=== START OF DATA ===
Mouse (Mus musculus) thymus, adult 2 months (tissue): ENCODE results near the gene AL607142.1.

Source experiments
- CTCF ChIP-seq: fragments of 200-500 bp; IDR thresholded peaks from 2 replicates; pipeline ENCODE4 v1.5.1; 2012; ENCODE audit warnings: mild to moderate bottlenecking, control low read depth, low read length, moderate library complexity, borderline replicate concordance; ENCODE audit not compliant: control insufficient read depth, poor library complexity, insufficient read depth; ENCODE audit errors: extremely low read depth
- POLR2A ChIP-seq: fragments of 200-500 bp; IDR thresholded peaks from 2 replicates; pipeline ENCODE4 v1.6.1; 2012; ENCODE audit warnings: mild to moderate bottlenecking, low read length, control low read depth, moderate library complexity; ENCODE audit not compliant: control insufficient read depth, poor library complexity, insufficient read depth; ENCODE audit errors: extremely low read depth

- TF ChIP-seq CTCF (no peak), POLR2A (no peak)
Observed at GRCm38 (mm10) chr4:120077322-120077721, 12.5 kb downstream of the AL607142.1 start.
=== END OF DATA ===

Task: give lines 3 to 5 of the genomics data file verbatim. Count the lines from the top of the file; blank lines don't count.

- CTCF ChIP-seq: fragments of 200-500 bp; IDR thresholded peaks from 2 replicates; pipeline ENCODE4 v1.5.1; 2012; ENCODE audit warnings: mild to moderate bottlenecking, control low read depth, low read length, moderate library complexity, borderline replicate concordance; ENCODE audit not compliant: control insufficient read depth, poor library complexity, insufficient read depth; ENCODE audit errors: extremely low read depth
- POLR2A ChIP-seq: fragments of 200-500 bp; IDR thresholded peaks from 2 replicates; pipeline ENCODE4 v1.6.1; 2012; ENCODE audit warnings: mild to moderate bottlenecking, low read length, control low read depth, moderate library complexity; ENCODE audit not compliant: control insufficient read depth, poor library complexity, insufficient read depth; ENCODE audit errors: extremely low read depth

- TF ChIP-seq CTCF (no peak), POLR2A (no peak)